Alright Milwaukee, Wisconsin real estate people. So I was looking to roll some of my money out of the my stock portfolio into another cash flowing property. I own one duplex in Bay View, and stumbled upon another deal in Tippecanoe, about a block in from Howell Avenue. So when my realtor and I looked at the deal, there were some foundation issues, which we wrote were to be fixed 5 days prior to close (per the engineering report), in addition the lot came with an additional side lot.
The seller wanted $30k for this additional lot, I included it into my offer for basically the property at $195k and the additional lot for $18,250. The entire deal is for $213,750 for an upper and lower that can probably fetch $1100 and $950.
So anyways, we moved forward in the transaction and the bank noticed on the appraisal that the lot division was not how it was disclosed. We had reviewed the lot, but later found that the lot was divided into 3 parcels, and not two...in addition the seller had liens on him. This finding changed the deal completely in my eyes. We just had the appraisal and the bank valued the property at $213k without the additional lot, however I'm starting to think I'd be better off taking my $60k in cash and working with a partner, finding a cash deal, and growing my cash reserves with a BRRRR. I'm not overly concerned with a worst case scenario in which I lose out on my $2k of earnest money, but I'm wondering if I should even pursue this deal or make better use of my cash.
Anyone have any thoughts? I'd love to hear from you all!
@Doolan Wesley I am not sure if I can follow your train of thought here - you are under contract on a duplex and three parcels instead of two for the price of the duplex and you want to can the deal, because...? What was your interest in the parcels?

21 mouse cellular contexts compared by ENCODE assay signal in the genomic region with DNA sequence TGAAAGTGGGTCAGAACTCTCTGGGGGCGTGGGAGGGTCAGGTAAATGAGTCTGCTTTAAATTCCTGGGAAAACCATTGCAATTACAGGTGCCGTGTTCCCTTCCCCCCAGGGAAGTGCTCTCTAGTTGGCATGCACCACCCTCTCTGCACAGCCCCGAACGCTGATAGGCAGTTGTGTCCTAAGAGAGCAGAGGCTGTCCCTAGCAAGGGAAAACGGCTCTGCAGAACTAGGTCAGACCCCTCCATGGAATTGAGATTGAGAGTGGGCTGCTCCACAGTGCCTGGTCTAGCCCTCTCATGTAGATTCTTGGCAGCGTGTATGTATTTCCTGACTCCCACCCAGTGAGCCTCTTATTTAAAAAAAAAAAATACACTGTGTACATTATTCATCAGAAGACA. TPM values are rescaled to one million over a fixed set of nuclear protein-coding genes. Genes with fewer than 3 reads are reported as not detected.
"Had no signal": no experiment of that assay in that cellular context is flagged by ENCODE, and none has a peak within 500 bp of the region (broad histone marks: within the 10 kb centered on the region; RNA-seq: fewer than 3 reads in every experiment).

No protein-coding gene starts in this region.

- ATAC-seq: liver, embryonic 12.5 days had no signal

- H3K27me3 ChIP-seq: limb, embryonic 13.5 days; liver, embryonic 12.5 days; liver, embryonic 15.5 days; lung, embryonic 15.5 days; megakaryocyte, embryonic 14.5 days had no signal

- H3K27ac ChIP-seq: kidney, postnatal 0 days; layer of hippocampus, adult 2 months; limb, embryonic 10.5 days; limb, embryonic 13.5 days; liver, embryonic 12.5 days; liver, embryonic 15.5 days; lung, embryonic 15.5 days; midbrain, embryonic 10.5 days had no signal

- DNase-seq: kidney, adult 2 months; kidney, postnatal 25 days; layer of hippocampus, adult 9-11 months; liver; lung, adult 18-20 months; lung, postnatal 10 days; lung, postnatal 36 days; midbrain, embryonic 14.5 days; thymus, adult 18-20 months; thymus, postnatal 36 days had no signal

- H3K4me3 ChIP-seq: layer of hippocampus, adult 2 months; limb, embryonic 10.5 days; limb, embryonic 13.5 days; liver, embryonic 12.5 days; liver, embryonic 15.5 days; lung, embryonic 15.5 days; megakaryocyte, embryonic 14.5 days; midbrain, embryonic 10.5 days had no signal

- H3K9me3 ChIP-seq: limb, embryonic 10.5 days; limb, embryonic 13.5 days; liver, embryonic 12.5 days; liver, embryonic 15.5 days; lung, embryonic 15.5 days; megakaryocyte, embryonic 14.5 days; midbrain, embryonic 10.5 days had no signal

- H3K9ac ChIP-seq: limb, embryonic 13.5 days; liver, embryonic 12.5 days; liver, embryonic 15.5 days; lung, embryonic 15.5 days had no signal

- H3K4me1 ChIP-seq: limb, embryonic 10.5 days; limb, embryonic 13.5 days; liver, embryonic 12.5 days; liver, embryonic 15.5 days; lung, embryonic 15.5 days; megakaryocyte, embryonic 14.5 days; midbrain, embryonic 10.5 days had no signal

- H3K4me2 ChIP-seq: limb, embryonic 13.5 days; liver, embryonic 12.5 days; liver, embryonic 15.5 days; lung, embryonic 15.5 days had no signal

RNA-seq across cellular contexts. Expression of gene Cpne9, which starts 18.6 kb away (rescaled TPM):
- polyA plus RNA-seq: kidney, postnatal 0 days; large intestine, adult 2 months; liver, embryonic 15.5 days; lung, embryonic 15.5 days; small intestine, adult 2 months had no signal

Is it the deal or is it your strategy that you question?
Having clarity and certainty about what you are looking for is critical, yet not so easy to find. You always want to start there, develop your financial model, know who your tenant is going to be, before you go an even look at a property. The real estate is only the physical component of the model you have developed before. Most people have the cart before the horse, they start with the property, and then develop their business model based on the parameters the property dictates.
Maybe this will help: a BRRRR will most likely not grow your cash reserves. Ideally you generate 25% equity during the rehab, which usually does not happen (at least not for me, I average about 10%) - unless you defer some of the needed updates to the future. In particular stuff that will not have much of an impact on the appraisal as long as still functioning like roof, siding and windows. Those 3 are usually 40k combined, so that will move the needle.
Be careful with partnering; I have seen more partnerships end up in expensive divorces then succeed. First, it cuts your profit in half, second it makes decisions difficult and third you never know where it will take you.